There you go, web magic at its best: Visuwords gives you an interactive dictionary, letting you dynamically examine the connections and relationships betweens words – it’s a blast, and a bit mind-bending, to toy around with. Just have a look at the short video above to get an idea. The flash-based service incorporates WordNet, a lexical database of English edited at Princeton University.
Babbel Blog: What does Global Language Monitor do?
Paul JJ Payack: Basically what we do is monitor global English and its impact upon various areas of culture.
What exactly is “global English”? How does that differ from American English or British English?
Five years ago we thought that it was an interesting idea to monitor the growth of the English language. We started with yourdictionary.com, I was the founding president of yourdictionary.com, and it’s the largest multilingual site on the planet, with about 300 different languages, 30 million pageviews a month. What we decided was that it would be interesting to focus on English. What was happening with English was, in 1960 there were 250 million speakers of English. In 2008 there are 1.35 billion speakers of English.(more…)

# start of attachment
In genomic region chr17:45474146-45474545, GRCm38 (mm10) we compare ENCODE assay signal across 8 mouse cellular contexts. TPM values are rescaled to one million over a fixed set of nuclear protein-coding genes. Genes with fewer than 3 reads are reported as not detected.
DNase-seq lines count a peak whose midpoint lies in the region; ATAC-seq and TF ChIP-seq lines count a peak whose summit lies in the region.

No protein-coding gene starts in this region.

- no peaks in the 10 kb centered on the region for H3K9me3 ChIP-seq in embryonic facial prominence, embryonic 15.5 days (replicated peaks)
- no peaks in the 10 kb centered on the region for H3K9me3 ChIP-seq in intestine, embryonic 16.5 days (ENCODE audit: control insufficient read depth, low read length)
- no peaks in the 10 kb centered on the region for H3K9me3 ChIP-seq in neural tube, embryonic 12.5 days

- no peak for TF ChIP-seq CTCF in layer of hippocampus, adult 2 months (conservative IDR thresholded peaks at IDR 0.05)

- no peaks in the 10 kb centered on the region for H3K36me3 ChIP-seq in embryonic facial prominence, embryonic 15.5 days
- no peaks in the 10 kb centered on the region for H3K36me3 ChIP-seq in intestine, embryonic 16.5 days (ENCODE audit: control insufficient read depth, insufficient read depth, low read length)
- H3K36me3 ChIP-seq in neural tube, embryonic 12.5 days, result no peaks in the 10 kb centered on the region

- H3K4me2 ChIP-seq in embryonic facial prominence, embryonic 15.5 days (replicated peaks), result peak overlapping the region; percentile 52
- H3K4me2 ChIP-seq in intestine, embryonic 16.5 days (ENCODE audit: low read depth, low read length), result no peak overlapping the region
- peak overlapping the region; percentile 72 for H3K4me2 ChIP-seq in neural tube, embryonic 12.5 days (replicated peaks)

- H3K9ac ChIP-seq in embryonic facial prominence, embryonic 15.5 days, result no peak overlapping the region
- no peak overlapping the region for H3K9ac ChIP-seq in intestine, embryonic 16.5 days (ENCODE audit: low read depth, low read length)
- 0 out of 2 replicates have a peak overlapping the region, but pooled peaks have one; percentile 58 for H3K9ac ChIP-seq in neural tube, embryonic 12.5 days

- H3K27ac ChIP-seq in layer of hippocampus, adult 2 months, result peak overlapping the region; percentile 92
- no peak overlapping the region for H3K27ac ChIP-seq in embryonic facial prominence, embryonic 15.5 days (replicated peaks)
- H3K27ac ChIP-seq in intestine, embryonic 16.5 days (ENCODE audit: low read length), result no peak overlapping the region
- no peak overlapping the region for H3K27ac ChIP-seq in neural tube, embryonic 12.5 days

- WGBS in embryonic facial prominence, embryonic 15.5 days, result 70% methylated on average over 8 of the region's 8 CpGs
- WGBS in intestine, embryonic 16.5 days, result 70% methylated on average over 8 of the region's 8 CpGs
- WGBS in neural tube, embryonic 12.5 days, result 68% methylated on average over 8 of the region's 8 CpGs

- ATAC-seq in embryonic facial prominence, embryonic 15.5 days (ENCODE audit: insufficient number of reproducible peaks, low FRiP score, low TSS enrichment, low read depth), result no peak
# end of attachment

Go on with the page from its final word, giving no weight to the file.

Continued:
I’ve always found it curious that the Americans have no centralized institution which establishes the end-all be-all of language. I mean, something along the lines of the German Rechtschreibungen, grammars that all of which incorporated a rather catastrophic spelling reform mandated by an official agreement between German-speaking countries in 1996. Or the Real Academia Española(the Royal Spanish Academy) which purports to maintain propriety, elegance, and purity in the Spanish language, and consistently has conferences all over Spain and Latin America deliberating which words are worthy of inclusion. The North American language, however, is a bit federated, you could say… if not Balkanized.
For the Brits, one of the closest things to language royalty – along with Oxford’s, of course – would be Collins’ Dictionary, which has recently gotten positively ruthless in cutting words it deems obsolete. The Times along with other linguistic luminaries have taken up the case to save “endangered” words from institutional oblivion, by using them in public, and so reviving them.